Weeks of torrential downpours in China have caused the worst flooding of the Yangtze River in the eastern province of Jiangxi since 1998, with floods impacting 38 million people and killing at least 140, the country’s Ministry of Emergency Management says. 

On July 13, the Changjiang Water Resources Commission’s hydrology bureau said the flood has passed its peak in the Jiujiang region, leaving it with a water level of 22.81m, the highest since 1998, when massive floods killed more than 3 000 people. 

On July 12, Chinese authorities raised the country’s flood alert to the second highest level in a four-tier emergency response system. President Xi Jinping has called for ‘stronger and more effective measures to protect lives’.

The floods have ravaged 8.72 million acres of farmland and according to state news agency Xinhua, by July 12, the floods had caused USD$11.75 billion of economic losses throughout China.

While live monitoring shows that Yangtze has stabilised, other water bodies in the area, including the country’s largest freshwater lake, Poyang, continue to pose a threat and other provinces in the flood’s path are waiting their turn. On July 13, the lake reached a historic high of 22.6m, but its waters are now expected to slowly recede over the next few days.

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Water levels at the Three Gorges reservoir, which cut its discharge volumes for a fifth time on July 11 to ease downstream water levels, have now risen to 153.2 m, 6.7 m higher than the warning level.

While summer floods are not an unusual occurrence in China due to seasonal rains, this year’s downpours are particularly bad. Flooding has hit 27 out of the 31 provincial regions in mainland China, with the average precipitation in the Yangtze River basin reaching the highest level recorded since 1961

Chen Tao, the chief weather forecaster at the National Meteorological Center, was quoted as saying, “Compared with before, this year’s rainfall was more intense and repeatedly poured down on the same region, which brought significant pressure on flood control.”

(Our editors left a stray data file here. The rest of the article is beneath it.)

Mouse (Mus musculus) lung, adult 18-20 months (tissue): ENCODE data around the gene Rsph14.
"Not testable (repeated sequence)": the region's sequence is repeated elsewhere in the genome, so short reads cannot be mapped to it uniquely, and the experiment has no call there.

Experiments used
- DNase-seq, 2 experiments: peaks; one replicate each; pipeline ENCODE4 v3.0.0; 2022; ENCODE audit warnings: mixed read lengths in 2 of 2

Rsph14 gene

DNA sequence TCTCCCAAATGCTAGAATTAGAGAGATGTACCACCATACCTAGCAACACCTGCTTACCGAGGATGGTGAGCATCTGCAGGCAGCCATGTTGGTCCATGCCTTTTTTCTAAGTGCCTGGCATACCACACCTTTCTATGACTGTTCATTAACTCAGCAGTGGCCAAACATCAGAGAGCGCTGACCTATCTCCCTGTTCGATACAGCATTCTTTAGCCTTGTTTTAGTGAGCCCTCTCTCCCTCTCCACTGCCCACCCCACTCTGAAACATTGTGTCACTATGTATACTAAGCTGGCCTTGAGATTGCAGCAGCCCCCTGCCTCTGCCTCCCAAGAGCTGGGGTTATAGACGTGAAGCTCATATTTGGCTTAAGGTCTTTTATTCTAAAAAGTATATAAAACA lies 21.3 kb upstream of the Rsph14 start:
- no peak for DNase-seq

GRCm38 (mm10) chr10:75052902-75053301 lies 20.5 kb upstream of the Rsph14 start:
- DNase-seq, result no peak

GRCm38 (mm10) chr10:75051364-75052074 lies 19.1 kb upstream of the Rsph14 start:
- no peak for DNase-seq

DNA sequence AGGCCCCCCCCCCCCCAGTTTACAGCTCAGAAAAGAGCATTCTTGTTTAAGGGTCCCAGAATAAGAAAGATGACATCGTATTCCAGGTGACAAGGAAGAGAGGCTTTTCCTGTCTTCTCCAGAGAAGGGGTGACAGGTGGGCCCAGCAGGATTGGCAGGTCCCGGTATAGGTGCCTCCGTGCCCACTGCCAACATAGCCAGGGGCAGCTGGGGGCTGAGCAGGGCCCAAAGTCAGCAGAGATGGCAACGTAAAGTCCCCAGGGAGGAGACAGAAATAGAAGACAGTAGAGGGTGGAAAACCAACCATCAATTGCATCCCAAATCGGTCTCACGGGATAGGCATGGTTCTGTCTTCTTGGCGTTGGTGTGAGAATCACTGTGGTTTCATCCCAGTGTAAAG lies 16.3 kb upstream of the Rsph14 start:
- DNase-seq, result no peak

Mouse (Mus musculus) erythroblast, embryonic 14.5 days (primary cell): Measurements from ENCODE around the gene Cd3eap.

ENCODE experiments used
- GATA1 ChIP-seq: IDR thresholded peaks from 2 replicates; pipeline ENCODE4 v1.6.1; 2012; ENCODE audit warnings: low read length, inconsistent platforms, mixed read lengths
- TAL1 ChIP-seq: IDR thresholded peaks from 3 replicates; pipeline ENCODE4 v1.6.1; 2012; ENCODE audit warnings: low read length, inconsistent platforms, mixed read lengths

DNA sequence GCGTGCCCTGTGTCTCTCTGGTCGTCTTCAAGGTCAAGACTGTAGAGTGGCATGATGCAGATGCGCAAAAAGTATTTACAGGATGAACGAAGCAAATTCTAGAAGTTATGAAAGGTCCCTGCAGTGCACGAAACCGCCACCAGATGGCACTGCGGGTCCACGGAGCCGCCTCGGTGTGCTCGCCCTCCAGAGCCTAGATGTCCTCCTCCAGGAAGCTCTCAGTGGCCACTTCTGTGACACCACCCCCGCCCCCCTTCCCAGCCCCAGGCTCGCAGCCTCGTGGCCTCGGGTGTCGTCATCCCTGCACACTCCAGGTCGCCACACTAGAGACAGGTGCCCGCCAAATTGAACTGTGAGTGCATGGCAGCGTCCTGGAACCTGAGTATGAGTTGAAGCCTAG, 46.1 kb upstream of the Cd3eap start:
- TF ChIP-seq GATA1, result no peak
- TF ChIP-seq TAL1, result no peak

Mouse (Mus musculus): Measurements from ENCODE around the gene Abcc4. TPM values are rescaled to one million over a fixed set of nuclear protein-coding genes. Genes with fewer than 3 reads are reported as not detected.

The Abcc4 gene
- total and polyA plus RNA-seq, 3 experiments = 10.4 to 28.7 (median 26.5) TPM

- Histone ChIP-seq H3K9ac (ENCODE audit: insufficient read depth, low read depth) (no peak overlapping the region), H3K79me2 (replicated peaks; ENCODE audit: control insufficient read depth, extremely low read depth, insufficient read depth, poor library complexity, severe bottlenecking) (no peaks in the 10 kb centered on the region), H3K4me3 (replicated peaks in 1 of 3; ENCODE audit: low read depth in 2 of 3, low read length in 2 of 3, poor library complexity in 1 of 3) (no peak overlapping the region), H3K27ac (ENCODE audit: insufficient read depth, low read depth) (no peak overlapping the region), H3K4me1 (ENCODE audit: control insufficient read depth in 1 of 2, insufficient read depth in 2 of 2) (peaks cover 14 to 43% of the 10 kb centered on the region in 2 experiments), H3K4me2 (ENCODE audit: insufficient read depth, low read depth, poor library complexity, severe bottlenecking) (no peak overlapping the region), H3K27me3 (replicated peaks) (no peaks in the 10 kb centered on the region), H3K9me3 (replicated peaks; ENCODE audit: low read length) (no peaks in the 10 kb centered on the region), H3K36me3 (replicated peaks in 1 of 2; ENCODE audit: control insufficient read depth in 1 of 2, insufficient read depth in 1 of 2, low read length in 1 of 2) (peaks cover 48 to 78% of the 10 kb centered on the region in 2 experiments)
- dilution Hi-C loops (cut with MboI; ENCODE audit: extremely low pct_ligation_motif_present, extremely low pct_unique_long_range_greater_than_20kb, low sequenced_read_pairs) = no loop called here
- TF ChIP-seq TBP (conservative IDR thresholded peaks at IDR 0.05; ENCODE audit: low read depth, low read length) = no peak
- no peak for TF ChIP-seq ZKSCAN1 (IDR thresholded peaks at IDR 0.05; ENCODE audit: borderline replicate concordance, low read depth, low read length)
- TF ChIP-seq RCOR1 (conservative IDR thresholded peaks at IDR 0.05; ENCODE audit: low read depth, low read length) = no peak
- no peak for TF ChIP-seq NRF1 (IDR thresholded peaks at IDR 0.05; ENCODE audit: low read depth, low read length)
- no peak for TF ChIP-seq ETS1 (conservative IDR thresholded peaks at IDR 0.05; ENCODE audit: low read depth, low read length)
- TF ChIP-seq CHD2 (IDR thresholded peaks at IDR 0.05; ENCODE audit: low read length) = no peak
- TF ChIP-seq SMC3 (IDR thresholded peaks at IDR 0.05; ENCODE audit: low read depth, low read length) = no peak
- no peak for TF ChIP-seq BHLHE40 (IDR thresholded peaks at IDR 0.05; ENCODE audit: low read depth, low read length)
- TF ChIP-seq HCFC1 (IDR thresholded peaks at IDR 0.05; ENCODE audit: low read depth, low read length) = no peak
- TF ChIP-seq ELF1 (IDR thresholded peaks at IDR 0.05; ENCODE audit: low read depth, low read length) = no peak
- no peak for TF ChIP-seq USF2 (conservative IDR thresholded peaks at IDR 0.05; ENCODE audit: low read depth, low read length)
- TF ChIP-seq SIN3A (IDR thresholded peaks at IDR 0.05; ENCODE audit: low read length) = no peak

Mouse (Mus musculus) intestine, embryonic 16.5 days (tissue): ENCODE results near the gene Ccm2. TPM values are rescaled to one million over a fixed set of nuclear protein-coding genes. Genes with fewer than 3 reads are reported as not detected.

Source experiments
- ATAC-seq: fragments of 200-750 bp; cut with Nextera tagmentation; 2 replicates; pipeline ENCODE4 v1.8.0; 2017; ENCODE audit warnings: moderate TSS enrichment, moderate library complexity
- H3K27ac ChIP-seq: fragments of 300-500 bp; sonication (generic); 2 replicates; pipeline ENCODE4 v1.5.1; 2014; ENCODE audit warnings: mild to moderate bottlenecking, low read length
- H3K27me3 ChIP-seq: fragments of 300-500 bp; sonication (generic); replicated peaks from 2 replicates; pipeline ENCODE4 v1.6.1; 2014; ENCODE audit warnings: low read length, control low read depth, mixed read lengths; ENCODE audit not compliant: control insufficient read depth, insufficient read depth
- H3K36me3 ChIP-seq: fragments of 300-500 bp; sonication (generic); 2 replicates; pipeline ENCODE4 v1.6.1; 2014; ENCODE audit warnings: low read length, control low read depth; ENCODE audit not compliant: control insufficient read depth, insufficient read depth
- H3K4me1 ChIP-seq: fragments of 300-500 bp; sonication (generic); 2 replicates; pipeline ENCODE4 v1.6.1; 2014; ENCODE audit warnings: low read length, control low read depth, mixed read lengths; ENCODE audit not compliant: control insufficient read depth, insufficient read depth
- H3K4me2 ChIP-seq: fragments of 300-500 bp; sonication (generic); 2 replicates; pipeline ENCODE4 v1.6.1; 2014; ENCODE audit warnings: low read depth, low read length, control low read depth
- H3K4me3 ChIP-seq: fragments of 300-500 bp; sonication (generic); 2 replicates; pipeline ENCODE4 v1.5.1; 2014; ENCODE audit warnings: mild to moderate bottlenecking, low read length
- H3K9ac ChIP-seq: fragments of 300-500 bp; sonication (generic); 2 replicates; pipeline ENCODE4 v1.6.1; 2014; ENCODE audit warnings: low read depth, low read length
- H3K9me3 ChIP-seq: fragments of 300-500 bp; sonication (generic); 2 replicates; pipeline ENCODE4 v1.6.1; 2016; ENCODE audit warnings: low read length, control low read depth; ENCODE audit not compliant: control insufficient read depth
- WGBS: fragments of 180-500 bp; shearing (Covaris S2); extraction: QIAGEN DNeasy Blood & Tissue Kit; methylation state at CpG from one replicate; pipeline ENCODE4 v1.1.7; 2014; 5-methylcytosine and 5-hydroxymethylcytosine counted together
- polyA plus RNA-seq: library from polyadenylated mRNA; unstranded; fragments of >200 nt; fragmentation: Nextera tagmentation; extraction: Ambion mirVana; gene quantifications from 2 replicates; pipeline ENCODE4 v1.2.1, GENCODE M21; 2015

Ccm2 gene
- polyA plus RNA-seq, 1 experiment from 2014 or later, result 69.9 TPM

443 rivers throughout the country have been flooded, with 33 of them rising to the highest levels ever recorded, the Ministry of Water Resources said. The majority of these rivers are in the basin of the Yangtze River, which flows from west to east through densely populated provinces of central China. The river is the most important waterway in the country, irrigating large areas of farmland and linking inland industrial metropolises with Shanghai.

Ye Jianchun, vice minister of water resources, told a briefing on Monday, “Going into the key flood-prevention period of late July to early August, the current trends remain grim on the Yangtze and the Lake Tai basins.” He added that the belts of heavy rain that have lashed central China would eventually head north.

China’s weather bureau said that although some regions in the southwest would see a temporary respite from the heavy rain, central and eastern China would continue to bear the brunt of the storms. On July 14, the China Meteorological Administration issued a blue alert for heavy rain until Saturday in provinces in the country including Sichuan, Hubei, Anhui, Jiangsu and Zhejiang. 

In the meantime, residents along the Yangtze River and in the Poyang Lake region continue to implement their own series of defence measures, securing riverbanks and fortifying dykes with sandbags to prevent entire villages being submerged. 

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